Tuesday, August 26, 2008

Vampyre Tales – review


Director: Ted Alderman

Release Date: 2005

Contains spoilers

To clarify, I have listed Ted Alderman as the director of this, however it is an anthology film and each segment was directed by a different person – Alderman directing one segment. He directed the wrap around also.

Now Ted Alderman was kind enough of send me a copy of this film. As a rule I am, obviously, more than happy to receive vampire genre material but sending me the material will not guarantee a favourable review – only the material itself can do that.

This is strange, the wrap around is cheap – but knowingly so and done with a panache. Each segment has flaws, they are certainly all low budget, but they are short enough to escape the worst excesses of low budget film making. Let me explain.

Phlegm and PlasmaStarting with the wrap around, set in the computer generated (exterior shot) Transylvanian Hotel Blood. In there the Countess Plasma (Debbie Rochon) and her underling Phlegm (Jim O’Rear) tell bad jokes and link between segments. It works; it works because Rochon and O’Rear are clearly enjoying themselves, it works because Rochon is an old hat in the B movie genre and it works because it is self aware. “I hope with all this cleaning, the castle looks a little less like a hotel room.” says O’Rear, clearly filming in a hotel room.

Jacob Hawkins as PrithiviThe first segment is called The Way of the Vampire, directed by Canella Williams, and is concerned with Vayu (Stewart Shrader). He gets home from a bookshop to hear screaming from upstairs. He seems less than phased with this and when he gets upstairs a bedroom door opens to reveal another man, Prithivi (Jacob Hawkins) his mouth bloodstained and holding an axe.

Stewart Shrader as VayuThe two men are vampires but Vayu seems wimpy and Prithivi seems abusive. It also appears that they are brothers. Things go from bad to worse when Vayu meets a girl named Crystal (Carolina De La Mora). He clearly seeks a relationship with her but Prithivi believes that he intends to replace him and wants her dead.

biting CrystalThere is some lore confusion in this, in that there is great play made of chopping the heads off victims – presumably to prevent them rising as vampires – and yet the film also makes it clear that blood exchange is needed to turn a person. That said there is a very nice twist based around dominance and submission. Technically, the biggest issue I had with this segment was shaky camera – but the short had enough story and was short enough that it didn’t spoil the segment too much.

lighting is a little offThe next segment was Natural Selection, directed by Charles Card, this was a very short piece that showed a vampire (Michael Maxwell) at odds with his nature. On a technical level this had some poor outdoor lighting. However the biggest problem I had was in just how short the film was, so that is a problem in a good way.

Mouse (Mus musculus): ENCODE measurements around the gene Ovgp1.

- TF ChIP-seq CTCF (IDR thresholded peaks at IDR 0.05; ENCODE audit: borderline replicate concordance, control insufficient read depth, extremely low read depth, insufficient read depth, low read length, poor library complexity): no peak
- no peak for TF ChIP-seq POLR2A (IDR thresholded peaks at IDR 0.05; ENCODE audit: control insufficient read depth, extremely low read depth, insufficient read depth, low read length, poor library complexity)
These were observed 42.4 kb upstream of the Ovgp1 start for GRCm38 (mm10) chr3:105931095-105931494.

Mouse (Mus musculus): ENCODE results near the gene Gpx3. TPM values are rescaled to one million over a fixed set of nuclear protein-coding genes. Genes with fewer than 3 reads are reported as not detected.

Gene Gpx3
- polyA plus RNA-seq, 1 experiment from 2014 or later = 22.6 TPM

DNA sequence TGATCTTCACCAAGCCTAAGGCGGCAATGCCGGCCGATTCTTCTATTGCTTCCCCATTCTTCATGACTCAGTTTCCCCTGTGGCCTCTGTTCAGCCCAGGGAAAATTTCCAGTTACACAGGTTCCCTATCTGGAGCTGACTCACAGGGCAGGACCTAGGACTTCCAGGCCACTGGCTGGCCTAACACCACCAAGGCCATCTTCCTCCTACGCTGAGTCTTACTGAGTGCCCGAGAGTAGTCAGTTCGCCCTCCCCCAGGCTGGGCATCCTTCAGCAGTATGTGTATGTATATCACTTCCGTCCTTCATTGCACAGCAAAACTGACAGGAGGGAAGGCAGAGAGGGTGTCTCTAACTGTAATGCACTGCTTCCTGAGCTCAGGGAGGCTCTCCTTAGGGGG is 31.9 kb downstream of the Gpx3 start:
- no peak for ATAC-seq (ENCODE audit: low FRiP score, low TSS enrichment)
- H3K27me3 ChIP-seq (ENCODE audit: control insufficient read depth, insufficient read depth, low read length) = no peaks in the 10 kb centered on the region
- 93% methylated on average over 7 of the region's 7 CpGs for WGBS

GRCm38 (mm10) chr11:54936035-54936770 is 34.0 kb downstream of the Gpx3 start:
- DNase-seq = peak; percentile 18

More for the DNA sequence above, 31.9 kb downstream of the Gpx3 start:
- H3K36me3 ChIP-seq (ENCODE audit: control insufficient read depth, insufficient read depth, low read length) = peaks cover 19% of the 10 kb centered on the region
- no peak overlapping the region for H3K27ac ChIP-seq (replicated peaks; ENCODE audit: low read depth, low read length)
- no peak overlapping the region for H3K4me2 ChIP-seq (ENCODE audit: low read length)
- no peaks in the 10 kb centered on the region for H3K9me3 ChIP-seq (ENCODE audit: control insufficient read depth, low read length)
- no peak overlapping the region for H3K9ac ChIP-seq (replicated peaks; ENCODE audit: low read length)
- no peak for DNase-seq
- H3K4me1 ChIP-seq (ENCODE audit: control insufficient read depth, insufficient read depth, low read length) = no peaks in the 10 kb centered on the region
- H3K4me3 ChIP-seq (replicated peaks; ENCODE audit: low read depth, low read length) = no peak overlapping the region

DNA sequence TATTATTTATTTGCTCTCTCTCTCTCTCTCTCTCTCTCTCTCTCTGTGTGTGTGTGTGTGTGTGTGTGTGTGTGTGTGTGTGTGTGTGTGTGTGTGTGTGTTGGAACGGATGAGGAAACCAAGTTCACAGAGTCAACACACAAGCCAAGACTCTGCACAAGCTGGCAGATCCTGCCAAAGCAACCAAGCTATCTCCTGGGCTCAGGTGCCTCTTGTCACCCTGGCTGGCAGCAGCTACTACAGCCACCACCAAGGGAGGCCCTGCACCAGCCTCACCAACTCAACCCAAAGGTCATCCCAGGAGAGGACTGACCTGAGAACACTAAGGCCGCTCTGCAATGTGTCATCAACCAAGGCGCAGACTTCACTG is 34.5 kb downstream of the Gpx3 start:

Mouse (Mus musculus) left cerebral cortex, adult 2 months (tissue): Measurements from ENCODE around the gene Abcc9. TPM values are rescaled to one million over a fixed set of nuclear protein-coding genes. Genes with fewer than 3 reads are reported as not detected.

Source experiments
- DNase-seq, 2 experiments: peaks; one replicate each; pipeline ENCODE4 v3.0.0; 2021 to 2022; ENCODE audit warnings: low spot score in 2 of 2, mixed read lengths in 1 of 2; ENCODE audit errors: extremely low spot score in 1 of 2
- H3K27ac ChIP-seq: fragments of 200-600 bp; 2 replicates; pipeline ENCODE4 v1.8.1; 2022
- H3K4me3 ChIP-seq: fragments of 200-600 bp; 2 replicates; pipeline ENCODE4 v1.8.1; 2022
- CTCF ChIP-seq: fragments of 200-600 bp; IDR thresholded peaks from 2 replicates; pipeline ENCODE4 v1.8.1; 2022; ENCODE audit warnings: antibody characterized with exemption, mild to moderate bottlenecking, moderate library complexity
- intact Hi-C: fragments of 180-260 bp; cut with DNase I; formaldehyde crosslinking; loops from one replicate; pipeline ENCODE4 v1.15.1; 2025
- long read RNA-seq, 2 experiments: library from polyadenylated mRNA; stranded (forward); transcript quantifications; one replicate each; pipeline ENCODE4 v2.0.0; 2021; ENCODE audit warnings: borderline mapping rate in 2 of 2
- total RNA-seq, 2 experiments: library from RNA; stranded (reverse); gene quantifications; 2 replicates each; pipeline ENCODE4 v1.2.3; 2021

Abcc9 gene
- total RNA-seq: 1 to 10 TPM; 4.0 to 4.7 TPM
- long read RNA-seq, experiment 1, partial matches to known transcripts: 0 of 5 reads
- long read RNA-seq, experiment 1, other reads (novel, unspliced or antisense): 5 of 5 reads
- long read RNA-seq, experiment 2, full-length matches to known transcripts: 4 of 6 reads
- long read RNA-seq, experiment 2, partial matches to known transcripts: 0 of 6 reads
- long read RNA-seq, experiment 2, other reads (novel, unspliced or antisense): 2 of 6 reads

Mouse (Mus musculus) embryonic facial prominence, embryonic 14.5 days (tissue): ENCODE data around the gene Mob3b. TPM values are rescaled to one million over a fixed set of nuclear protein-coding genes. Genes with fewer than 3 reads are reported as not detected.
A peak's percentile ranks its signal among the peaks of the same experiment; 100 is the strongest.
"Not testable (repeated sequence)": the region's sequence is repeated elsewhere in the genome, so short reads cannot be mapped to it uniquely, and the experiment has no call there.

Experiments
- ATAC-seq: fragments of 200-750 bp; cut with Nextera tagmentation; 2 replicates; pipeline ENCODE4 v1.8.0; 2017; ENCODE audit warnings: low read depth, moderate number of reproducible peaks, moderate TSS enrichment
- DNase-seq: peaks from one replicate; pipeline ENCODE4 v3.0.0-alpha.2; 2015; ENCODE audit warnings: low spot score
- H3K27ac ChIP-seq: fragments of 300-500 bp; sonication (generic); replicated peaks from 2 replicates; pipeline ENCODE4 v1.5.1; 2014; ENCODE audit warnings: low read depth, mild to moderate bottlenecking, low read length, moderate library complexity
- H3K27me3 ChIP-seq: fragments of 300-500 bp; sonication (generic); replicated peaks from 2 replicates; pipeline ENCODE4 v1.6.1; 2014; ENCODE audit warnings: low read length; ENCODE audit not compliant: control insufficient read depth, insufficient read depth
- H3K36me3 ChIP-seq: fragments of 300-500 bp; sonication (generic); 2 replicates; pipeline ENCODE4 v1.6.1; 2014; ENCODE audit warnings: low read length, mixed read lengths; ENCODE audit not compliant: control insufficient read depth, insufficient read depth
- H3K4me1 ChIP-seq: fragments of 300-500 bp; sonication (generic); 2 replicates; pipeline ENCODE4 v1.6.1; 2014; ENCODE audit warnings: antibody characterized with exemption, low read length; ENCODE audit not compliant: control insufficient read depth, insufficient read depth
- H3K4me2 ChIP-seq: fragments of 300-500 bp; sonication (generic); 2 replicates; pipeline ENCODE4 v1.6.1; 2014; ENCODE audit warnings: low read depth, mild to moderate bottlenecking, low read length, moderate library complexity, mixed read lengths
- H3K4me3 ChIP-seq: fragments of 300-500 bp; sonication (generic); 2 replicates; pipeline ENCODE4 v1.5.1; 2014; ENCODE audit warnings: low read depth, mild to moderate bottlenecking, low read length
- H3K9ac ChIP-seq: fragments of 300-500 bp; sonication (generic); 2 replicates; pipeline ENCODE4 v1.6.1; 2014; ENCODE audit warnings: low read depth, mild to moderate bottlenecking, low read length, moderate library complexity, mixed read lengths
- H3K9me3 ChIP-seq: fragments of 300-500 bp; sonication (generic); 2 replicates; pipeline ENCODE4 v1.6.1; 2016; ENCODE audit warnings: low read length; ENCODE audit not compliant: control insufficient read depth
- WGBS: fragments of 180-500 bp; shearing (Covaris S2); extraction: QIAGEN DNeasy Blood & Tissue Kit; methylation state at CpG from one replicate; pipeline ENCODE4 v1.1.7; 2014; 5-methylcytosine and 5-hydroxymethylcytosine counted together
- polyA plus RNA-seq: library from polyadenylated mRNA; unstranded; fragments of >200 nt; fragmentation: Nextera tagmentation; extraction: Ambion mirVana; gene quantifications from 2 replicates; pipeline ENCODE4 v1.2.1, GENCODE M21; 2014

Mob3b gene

Michael Maxwell as the vampireWe were introduced to a vampire who read the bible for comfort – though he found none in it – and sought meaning in the church but found the rituals empty. A vampire who seemed to get off on the stalking of his victim (Deanna Hamel) and yet apologised to her before the kill. I would have loved for the film to explore this clearly divided character more but it was over in a flash.

Jessica murderedThe third segment was the Ted Alderman directed Blood Feud and this seemed a little lost. It did have a comedic edge to it with the action taking place at Crystal Lake, when a vampire, Mark (Ted Alderman), take his new love Jessica (Debbie D), to the lake – presumably to turn her, but she is murdered.

Ted Alderman as MarkThe murderer is Lynn (Heidi Lesser), a fellow vampire who Mark had refused to turn when she was human and he was in a relationship with her. Now I said this felt lost and it might have something to do with the short being filmed over four States. Thus victims we see later did not seem to be together, nor with the principle actors, and this was telling as the ambient noise was noticeably different between shots of various characters.

Linda Royer as Doc LaurenThe fourth segment was The Quitters, directed by Chuck Angell, about an alcoholic anonymous type set up where the leader, Dr Lauren (Linda Royer), is clearly a recovering alcoholic but one or more of the group may be a vampire using the twelve steps programme. I won’t spoil it but will say that, although vampires using 12 steps is not unheard of as a genre idea, it is rare enough that this remained interesting.

a vampier in hospitalThe final segment was A Moment of Darkness, directed by Tiffany Warren, and this, for me, was the weak link in the chain as we see Janeane (Cindy Osbourne), who seems to be an ER doctor into the Goth and vampyre scene, who ends up being bitten by a vampire (Gina Garcia) and turned. It just seemed to drag and had no real direction other than a vampiric suicide and a moment ripping off a scene from The Hunger.

Debbie Rochon as PlasmaHowever, even this had its positive – a desire to build a character was there but more impressive was a flame effect that was probably one of the best budget flame moments I’ve seen. That is the thing with this, each segment had its moment, had something within it worth seeing and each was short enough that any defects – mostly born of budget – did not spoil the overall enjoyment. Also, there was a lot of story, lore and characterisation flying within the tales. It isn’t perfect but it is worth 5.5 out of 10 – coming above average and showing what some of these filmmakers could do if given opportunity.

The imdb page is here and the film’s homepage is here, from where the film can be purchased. The film does mention a Vampyre Tales 2 but, to date, there is no sign of that.

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